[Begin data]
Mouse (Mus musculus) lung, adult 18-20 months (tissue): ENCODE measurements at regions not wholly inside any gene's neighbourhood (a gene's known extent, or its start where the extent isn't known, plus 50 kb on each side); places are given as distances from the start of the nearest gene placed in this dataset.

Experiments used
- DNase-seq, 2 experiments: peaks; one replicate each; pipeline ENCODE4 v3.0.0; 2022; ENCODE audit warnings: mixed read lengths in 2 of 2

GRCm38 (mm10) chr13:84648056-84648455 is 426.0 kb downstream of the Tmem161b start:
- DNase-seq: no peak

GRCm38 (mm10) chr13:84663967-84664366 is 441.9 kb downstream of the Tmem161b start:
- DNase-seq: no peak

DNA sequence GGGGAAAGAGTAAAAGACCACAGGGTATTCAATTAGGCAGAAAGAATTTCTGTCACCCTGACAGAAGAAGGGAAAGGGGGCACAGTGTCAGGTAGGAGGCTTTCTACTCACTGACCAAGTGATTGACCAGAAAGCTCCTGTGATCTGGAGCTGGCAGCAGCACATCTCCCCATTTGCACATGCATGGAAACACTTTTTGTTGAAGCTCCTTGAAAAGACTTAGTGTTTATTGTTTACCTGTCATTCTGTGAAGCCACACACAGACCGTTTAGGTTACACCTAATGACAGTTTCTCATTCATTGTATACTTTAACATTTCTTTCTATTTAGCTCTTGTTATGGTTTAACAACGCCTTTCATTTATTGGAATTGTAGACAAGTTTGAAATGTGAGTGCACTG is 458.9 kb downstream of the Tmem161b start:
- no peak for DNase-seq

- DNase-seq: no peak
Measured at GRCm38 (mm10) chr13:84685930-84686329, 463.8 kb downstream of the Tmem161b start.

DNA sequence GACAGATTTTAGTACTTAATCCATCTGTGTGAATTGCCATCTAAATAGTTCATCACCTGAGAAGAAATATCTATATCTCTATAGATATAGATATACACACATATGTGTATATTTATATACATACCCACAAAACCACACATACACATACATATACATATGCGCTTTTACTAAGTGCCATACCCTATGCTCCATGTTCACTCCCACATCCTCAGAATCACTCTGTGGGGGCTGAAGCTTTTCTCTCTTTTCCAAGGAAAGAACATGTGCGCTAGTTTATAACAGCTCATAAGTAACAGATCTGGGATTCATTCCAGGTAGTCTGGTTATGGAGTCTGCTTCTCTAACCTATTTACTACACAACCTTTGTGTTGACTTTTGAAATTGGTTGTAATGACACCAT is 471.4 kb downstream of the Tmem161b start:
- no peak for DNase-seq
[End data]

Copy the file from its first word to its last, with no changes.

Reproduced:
Mouse (Mus musculus) lung, adult 18-20 months (tissue): ENCODE measurements at regions not wholly inside any gene's neighbourhood (a gene's known extent, or its start where the extent isn't known, plus 50 kb on each side); places are given as distances from the start of the nearest gene placed in this dataset.

Experiments used
- DNase-seq, 2 experiments: peaks; one replicate each; pipeline ENCODE4 v3.0.0; 2022; ENCODE audit warnings: mixed read lengths in 2 of 2

GRCm38 (mm10) chr13:84648056-84648455 is 426.0 kb downstream of the Tmem161b start:
- DNase-seq: no peak

GRCm38 (mm10) chr13:84663967-84664366 is 441.9 kb downstream of the Tmem161b start:
- DNase-seq: no peak

DNA sequence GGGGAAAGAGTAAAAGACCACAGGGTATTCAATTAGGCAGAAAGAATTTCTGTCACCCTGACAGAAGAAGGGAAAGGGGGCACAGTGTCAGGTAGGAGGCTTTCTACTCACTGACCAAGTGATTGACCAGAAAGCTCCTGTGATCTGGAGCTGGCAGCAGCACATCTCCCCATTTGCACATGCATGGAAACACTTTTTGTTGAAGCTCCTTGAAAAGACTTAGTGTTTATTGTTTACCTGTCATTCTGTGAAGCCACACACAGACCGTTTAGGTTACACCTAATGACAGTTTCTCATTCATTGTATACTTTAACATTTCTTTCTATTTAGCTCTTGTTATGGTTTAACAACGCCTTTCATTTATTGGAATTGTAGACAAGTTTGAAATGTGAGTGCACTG is 458.9 kb downstream of the Tmem161b start:
- no peak for DNase-seq

- DNase-seq: no peak
Measured at GRCm38 (mm10) chr13:84685930-84686329, 463.8 kb downstream of the Tmem161b start.

DNA sequence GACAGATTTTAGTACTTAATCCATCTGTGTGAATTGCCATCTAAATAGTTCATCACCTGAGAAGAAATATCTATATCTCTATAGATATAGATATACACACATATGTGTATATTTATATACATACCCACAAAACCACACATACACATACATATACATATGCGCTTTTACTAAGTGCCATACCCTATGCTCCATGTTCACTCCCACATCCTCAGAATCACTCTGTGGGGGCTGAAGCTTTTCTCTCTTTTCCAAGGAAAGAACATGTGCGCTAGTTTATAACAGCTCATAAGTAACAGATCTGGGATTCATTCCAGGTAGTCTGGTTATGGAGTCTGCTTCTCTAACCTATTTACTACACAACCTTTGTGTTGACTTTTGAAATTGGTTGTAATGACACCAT is 471.4 kb downstream of the Tmem161b start:
- no peak for DNase-seq